Police said Sunday that a number of vehicles were damaged and graffiti was spray-painted overnight on walls and cars in the Palestinian village of al-Mughayir in the central West Bank, as the uptick in suspected far-right hate crime continued.
Tires of vehicles were slashed, and slogans such as “Revenge,” “Price tag” and “Enough with administrative orders” were found sprayed on walls and cars.
“Price tag” is a slogan that has been used in recent years by far-right Israelis to justify their attacks on Palestinians. It refers to the attacks as ostensible retaliation for terror attacks and Israeli government actions deemed hostile to the settler movement.
Administrative orders, when used to prevent settler violence, can include detention, bans from entering the entire West Bank, and bans on contacting certain individuals, as well as nightly curfews.
Many so-called “hilltop youth” settlers have railed at the employment of administrative orders against activists suspected of committing attacks against Palestinians in the West Bank and non-Jews in Israel.
Administrative detention is also widely used against Palestinians, and has been criticized by many rights groups as it allows Israel to hold detainees for long periods of time without trial, access to a lawyer or even knowing what they are accused of.
Palestinians in two villages in the northern West Bank reported Friday morning that dozens of cars had been damaged overnight, along with graffiti that was spray-painted on various surfaces, in alleged extremist settler attacks.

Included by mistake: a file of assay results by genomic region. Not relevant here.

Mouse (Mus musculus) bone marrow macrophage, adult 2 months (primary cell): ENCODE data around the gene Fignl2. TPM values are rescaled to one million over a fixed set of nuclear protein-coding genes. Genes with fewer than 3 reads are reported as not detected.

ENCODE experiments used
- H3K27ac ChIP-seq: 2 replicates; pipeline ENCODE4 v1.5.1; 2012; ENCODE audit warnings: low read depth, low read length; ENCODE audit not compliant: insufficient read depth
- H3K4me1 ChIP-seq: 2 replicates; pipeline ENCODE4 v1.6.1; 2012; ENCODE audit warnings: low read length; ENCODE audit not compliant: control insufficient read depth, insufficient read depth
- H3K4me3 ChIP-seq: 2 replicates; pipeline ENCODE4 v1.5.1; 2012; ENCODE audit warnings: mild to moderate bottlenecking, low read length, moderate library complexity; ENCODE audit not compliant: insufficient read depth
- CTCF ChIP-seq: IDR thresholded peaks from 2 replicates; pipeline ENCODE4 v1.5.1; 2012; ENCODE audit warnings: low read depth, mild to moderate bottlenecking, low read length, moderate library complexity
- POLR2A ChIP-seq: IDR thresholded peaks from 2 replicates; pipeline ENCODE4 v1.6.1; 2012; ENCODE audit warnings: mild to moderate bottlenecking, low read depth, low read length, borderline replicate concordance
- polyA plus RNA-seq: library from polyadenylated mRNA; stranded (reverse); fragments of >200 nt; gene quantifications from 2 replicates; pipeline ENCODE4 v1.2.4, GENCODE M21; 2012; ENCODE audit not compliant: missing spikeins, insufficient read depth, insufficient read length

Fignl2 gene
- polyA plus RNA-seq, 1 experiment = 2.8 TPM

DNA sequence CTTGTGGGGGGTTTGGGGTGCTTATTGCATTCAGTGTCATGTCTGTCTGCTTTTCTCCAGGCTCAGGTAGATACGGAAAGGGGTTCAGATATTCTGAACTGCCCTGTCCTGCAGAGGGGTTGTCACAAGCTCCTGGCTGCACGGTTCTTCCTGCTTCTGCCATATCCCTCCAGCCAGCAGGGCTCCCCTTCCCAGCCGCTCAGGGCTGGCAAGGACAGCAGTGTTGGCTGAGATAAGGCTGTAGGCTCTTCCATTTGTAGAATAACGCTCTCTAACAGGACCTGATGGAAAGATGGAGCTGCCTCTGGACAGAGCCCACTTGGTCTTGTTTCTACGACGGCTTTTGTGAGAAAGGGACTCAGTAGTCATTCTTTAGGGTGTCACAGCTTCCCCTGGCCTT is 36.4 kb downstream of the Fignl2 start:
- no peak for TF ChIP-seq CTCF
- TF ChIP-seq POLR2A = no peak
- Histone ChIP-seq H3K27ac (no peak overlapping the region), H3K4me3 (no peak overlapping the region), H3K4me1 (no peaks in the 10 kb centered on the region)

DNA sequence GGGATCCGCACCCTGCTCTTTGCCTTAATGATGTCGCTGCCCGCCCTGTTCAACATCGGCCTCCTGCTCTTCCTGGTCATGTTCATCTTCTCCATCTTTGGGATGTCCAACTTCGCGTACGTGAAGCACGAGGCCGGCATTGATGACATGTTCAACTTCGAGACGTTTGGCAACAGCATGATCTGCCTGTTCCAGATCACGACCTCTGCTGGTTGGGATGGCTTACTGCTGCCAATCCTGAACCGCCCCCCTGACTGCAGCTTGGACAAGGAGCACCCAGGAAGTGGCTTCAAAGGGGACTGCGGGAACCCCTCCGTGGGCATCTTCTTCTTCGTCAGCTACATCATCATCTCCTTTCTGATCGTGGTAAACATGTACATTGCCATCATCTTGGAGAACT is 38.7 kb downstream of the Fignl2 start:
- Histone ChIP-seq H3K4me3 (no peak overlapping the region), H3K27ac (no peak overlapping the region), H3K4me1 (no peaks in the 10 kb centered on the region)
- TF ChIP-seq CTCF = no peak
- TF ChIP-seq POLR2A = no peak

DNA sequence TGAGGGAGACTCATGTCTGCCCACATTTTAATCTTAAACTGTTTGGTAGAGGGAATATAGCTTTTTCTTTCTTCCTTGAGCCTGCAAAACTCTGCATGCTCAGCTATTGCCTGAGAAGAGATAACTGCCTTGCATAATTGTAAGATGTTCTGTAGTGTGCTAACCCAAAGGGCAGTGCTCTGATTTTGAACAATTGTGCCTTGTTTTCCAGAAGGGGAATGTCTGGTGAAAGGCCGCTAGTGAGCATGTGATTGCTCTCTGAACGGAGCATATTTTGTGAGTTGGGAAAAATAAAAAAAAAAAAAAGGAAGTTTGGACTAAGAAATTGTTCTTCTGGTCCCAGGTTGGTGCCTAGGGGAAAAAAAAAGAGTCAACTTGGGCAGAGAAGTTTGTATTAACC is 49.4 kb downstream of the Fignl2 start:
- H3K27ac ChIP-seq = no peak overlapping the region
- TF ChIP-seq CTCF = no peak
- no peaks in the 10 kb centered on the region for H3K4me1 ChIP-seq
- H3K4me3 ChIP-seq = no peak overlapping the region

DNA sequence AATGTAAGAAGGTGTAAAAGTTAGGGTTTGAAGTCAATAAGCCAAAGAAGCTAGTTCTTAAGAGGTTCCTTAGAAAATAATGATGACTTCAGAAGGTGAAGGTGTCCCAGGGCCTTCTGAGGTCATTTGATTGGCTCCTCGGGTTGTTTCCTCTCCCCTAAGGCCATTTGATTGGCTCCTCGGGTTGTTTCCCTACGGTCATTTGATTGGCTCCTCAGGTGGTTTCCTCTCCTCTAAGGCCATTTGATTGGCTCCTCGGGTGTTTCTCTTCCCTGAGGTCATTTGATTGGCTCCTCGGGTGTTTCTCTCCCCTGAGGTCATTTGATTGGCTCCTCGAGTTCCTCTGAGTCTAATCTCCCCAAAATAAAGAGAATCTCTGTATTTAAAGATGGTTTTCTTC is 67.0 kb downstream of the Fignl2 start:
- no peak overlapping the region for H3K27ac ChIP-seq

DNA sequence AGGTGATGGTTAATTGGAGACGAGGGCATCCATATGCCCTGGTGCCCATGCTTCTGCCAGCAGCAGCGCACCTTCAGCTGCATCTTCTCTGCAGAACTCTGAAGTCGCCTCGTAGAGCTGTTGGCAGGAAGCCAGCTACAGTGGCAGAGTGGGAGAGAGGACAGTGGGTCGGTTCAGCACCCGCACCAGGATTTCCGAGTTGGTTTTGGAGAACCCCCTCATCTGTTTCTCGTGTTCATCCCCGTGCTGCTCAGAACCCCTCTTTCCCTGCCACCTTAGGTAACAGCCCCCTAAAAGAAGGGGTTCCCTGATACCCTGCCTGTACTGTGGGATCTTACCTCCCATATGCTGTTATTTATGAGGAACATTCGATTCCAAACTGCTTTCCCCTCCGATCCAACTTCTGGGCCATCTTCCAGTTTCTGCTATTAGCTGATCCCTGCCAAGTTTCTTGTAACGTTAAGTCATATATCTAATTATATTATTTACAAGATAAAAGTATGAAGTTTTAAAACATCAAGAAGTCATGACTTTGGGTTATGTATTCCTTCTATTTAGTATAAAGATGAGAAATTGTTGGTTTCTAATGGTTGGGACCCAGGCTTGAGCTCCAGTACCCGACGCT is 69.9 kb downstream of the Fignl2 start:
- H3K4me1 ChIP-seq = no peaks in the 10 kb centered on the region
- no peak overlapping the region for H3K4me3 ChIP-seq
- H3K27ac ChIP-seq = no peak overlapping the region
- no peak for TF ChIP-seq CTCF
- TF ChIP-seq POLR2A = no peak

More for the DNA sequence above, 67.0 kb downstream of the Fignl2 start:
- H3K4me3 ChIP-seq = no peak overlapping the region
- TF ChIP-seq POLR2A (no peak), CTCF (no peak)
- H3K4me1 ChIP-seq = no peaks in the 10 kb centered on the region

In the village of Asira al-Qibliya, near Nablus, two Israeli men entered overnight and slashed the tires of some 12 cars, Palestinians told the Yesh Din rights groups. Vandals also spray-painted a Star of David alongside the slogan “Fight the enemy not the friend,” the group said.
In nearby Hawara, the tires of some 13 cars were slashed, and hate graffiti was daubed on the walls of a school, including the slogan “Evacuating Yitzhar = price tag.”
Yitzhar is a nearby settlement, some of whose residents have been linked to extremist attacks on Palestinians.
Palestinian residents of the Nablus region are the frequent targets of such attacks.
Separately, police opened an investigation Friday morning after the tires of several cars were slashed in East Jerusalem overnight.
Police said cars were damaged in two locations in what was being reported as a suspected anti-Arab hate crime.
A photograph from one scene also showed a truck graffitied with the words “No more Arab terrorism.”
Last Wednesday, Palestinian residents of Urif in the northern West Bank woke up to find a car torched and Hebrew graffiti spray-painted on the walls of a building.
Last month, a Palestinian mother of eight was killed when a rock the size of a large tissue box flew through the windshield of the car her husband was driving and struck the head of Aisha Rabi, who was sitting in the passenger seat.
Her husband has asserted that the stone was thrown by Israeli settlers, as he heard Hebrew being spoken. The Shin Bet and Israel Police have both opened probes into the incident, which remain under gag order.
However, The Times of Israel learned earlier this month that the growing conviction among defense officials was that the 47-year-old Rabi was killed in a terror attack perpetrated by Israelis.
Jacob Magid contributed to this report.